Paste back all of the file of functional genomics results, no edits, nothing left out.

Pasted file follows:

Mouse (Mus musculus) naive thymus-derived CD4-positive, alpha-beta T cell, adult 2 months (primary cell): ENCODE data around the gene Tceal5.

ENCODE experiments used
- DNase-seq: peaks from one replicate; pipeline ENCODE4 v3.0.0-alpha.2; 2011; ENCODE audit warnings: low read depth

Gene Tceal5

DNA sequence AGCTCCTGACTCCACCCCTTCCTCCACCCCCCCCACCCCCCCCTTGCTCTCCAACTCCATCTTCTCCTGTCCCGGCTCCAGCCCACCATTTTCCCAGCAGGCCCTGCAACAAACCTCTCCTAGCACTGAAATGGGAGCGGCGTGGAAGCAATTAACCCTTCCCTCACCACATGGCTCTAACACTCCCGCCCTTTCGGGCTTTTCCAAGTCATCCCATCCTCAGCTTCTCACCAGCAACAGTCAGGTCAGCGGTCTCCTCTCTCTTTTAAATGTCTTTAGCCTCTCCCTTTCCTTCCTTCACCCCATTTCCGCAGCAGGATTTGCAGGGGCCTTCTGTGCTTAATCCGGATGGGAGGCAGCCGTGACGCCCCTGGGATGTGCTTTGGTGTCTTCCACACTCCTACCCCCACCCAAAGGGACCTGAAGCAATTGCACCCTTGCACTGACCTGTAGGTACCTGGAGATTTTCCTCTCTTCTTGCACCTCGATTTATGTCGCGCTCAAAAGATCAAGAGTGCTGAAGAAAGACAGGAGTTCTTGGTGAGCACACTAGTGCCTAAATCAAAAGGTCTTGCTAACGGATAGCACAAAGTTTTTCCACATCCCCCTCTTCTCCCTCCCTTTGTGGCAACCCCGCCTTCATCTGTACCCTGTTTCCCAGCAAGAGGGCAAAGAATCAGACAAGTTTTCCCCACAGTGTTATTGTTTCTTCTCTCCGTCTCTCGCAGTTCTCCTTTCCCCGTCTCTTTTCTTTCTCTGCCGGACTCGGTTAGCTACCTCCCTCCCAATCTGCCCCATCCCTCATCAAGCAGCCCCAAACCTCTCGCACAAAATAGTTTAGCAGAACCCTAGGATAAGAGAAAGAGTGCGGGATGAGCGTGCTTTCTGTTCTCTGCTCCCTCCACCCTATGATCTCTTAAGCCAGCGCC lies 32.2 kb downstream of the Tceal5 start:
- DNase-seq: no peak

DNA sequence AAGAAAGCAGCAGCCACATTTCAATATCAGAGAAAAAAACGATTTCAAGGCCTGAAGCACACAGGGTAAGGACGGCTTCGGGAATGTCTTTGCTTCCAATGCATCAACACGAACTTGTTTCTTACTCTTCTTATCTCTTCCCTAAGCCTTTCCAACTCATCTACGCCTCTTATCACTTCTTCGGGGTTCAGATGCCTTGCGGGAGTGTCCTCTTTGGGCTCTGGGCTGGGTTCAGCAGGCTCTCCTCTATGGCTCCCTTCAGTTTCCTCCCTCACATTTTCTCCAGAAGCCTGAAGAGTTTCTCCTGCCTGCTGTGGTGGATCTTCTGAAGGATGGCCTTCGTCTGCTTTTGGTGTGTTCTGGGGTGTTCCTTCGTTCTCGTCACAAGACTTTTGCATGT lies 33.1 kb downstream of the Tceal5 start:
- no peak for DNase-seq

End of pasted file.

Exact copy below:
Mouse (Mus musculus) naive thymus-derived CD4-positive, alpha-beta T cell, adult 2 months (primary cell): ENCODE data around the gene Tceal5.

ENCODE experiments used
- DNase-seq: peaks from one replicate; pipeline ENCODE4 v3.0.0-alpha.2; 2011; ENCODE audit warnings: low read depth

Gene Tceal5

DNA sequence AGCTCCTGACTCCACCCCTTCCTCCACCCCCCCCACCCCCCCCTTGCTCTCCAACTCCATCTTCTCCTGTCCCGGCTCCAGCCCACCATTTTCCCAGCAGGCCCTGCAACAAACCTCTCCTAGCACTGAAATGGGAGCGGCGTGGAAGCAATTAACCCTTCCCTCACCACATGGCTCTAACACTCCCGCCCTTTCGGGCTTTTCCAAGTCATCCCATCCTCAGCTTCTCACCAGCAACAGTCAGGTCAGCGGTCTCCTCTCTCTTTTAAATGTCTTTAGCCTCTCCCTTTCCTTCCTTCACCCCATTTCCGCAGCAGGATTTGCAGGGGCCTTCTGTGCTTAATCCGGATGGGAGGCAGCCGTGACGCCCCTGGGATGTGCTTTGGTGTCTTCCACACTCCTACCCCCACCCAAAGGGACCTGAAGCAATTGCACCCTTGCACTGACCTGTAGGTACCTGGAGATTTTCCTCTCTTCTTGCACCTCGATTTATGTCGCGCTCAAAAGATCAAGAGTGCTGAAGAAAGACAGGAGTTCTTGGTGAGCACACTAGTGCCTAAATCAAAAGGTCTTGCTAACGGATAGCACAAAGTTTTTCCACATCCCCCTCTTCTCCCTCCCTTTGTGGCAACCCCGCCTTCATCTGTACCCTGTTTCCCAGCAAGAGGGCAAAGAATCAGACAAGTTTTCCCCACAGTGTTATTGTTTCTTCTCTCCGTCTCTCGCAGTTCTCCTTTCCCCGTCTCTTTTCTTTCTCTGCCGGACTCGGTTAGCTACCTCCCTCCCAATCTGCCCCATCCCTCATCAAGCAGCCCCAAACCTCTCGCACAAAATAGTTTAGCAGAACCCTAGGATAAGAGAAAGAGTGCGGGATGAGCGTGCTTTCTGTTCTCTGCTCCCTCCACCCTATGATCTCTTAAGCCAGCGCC lies 32.2 kb downstream of the Tceal5 start:
- DNase-seq: no peak

DNA sequence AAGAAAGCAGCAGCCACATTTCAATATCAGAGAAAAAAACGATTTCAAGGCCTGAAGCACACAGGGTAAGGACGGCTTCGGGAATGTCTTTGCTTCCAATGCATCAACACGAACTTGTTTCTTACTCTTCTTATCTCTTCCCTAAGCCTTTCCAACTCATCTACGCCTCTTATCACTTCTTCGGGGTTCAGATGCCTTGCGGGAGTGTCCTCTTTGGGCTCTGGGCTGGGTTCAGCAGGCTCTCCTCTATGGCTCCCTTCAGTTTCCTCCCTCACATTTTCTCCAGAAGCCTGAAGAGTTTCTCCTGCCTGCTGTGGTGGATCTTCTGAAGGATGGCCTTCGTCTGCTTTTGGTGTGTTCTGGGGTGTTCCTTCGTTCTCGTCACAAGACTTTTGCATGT lies 33.1 kb downstream of the Tceal5 start:
- no peak for DNase-seq